John Bright used the M17 pellet pistol to school the rest of us on how it’s done.
The pistol operates in the conventional way, by a CO2 cartridge in the grip. The cartridge fits inside a removable drop-free magazine assembly that also houses a 20-round removable pellet magazine. I reviewed the Sig X-Five ASP pellet pistol for you back in June-August of this year. You might think, like I did, that the M17 is just the X-Five in a different color, but you would be wrong. The magazine assembly of the M17 is entirely different than the one found on the X-Five ASP. In the M17 both the pellet clip and the CO2 cartridges fit inside the same drop-free mag assembly, where in the X-Five they are separate.
The bottom of the mag assembly pops off and the back pulls down as a lever for piercing the CO2 cartridge.
The pellets and CO2 both fit in the M17 mag assembly. Push that button (yellow arrow) and the pellet clip (blue arrow) pops out of the assembly for loading.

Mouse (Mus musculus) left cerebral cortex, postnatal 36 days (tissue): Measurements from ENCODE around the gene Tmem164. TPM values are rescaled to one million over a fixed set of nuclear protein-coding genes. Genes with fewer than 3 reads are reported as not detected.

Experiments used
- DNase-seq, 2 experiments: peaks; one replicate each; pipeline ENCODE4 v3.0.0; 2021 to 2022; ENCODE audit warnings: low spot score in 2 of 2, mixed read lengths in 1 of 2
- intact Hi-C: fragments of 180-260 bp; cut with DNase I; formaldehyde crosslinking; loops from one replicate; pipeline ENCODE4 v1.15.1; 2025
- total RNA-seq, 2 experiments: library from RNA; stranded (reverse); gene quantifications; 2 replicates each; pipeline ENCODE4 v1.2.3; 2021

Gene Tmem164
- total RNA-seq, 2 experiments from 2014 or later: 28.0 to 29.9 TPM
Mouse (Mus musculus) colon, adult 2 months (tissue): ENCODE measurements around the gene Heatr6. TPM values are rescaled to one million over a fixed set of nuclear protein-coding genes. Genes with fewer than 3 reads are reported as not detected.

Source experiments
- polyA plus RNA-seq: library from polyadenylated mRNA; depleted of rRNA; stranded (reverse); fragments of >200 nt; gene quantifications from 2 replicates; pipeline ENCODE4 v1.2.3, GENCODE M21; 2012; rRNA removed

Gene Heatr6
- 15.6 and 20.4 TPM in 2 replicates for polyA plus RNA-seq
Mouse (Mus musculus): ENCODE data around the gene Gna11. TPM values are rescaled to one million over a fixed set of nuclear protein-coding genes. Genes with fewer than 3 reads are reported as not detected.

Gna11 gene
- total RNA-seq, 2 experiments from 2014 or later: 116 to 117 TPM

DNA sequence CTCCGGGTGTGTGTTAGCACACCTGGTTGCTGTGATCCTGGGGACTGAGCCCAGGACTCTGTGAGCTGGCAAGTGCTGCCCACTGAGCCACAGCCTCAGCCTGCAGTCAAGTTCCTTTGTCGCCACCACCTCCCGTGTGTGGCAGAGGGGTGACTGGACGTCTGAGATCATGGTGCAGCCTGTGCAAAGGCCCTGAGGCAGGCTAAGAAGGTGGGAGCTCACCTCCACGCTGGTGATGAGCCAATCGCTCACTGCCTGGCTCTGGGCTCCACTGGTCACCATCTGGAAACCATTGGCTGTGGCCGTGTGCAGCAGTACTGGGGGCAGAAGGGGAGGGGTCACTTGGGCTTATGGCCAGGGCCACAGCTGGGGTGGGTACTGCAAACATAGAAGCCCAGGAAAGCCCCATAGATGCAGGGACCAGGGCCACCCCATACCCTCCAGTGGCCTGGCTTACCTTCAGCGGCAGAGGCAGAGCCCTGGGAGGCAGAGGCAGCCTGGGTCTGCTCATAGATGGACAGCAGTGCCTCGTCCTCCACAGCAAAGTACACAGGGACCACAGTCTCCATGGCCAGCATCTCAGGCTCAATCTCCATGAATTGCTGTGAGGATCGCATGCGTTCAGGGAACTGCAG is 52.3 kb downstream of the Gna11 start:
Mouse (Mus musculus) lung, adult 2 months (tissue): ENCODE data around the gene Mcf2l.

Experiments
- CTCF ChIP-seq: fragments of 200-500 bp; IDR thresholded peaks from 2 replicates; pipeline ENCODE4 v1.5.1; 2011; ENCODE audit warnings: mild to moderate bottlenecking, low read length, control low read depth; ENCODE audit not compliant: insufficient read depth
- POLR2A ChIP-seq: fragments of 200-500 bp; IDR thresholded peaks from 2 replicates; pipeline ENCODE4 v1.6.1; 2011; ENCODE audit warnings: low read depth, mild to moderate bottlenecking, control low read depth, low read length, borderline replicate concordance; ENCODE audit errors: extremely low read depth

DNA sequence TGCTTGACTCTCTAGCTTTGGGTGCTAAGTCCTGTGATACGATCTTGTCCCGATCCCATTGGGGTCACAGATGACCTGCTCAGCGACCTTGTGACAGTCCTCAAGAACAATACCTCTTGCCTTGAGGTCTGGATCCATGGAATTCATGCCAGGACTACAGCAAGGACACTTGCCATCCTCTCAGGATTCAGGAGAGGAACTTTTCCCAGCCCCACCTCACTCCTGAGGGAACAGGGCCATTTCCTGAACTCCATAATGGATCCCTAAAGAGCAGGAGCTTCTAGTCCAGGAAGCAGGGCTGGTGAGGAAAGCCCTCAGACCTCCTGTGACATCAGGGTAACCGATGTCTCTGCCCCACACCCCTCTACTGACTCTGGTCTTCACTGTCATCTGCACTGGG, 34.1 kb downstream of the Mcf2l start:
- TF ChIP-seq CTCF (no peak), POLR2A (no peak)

One thing these lookalike guns do that appeals to everyone is disassemble. They don’t always have the same parts as the firearms they copy, but the method of disassembly is usually the same.
The M17 pellet pistol comes apart in a way similar to the firearm.
Like the firearm, the pellet pistol has a synthetic frame and a metal slide. It has full blowback, so you get the impulse of firing and the weight of the slide gives a good whack to your hand every time the pistol fires.
I have both the pellet pistol and the firearm. I will tell you this — the P320 M17 firearm is a little different than the straight M17. I won’t bore you with the minutia, but my P320 M17 firearm is single action only while the military M17 is DAO. The pellet pistol is DAO as well, so when you fire the gun the blowback action of the slide advances the magazine to the next pellet but the trigger is still double action. That said, this is the lightest double action I have ever encountered. The specs say 6 pounds to pull the trigger and I have to admit that it feels that light. I think the next-lightest double action pull I have ever measured was more than 9 pounds.
The P320 M17 pellet pistol on top and the P320 M17 firearm below. The air pistol has an extended mag that’s also available for the firearm.